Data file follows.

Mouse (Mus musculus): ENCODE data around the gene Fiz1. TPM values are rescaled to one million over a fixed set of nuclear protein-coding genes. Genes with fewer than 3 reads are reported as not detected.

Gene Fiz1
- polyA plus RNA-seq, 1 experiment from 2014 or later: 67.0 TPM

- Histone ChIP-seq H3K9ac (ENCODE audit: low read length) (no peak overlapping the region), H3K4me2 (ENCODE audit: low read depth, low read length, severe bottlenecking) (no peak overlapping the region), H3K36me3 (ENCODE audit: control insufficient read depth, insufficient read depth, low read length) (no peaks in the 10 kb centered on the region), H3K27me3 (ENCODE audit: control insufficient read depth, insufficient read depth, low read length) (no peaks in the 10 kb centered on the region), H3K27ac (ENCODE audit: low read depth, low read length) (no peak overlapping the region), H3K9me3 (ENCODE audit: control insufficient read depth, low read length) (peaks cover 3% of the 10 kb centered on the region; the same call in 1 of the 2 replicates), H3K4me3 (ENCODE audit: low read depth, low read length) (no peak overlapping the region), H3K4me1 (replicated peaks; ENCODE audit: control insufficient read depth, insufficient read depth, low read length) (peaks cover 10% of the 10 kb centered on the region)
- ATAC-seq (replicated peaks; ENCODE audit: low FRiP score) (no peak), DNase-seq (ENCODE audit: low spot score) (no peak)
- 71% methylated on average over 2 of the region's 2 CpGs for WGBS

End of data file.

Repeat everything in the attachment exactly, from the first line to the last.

Mouse (Mus musculus): ENCODE data around the gene Fiz1. TPM values are rescaled to one million over a fixed set of nuclear protein-coding genes. Genes with fewer than 3 reads are reported as not detected.

Gene Fiz1
- polyA plus RNA-seq, 1 experiment from 2014 or later: 67.0 TPM

- Histone ChIP-seq H3K9ac (ENCODE audit: low read length) (no peak overlapping the region), H3K4me2 (ENCODE audit: low read depth, low read length, severe bottlenecking) (no peak overlapping the region), H3K36me3 (ENCODE audit: control insufficient read depth, insufficient read depth, low read length) (no peaks in the 10 kb centered on the region), H3K27me3 (ENCODE audit: control insufficient read depth, insufficient read depth, low read length) (no peaks in the 10 kb centered on the region), H3K27ac (ENCODE audit: low read depth, low read length) (no peak overlapping the region), H3K9me3 (ENCODE audit: control insufficient read depth, low read length) (peaks cover 3% of the 10 kb centered on the region; the same call in 1 of the 2 replicates), H3K4me3 (ENCODE audit: low read depth, low read length) (no peak overlapping the region), H3K4me1 (replicated peaks; ENCODE audit: control insufficient read depth, insufficient read depth, low read length) (peaks cover 10% of the 10 kb centered on the region)
- ATAC-seq (replicated peaks; ENCODE audit: low FRiP score) (no peak), DNase-seq (ENCODE audit: low spot score) (no peak)
- 71% methylated on average over 2 of the region's 2 CpGs for WGBS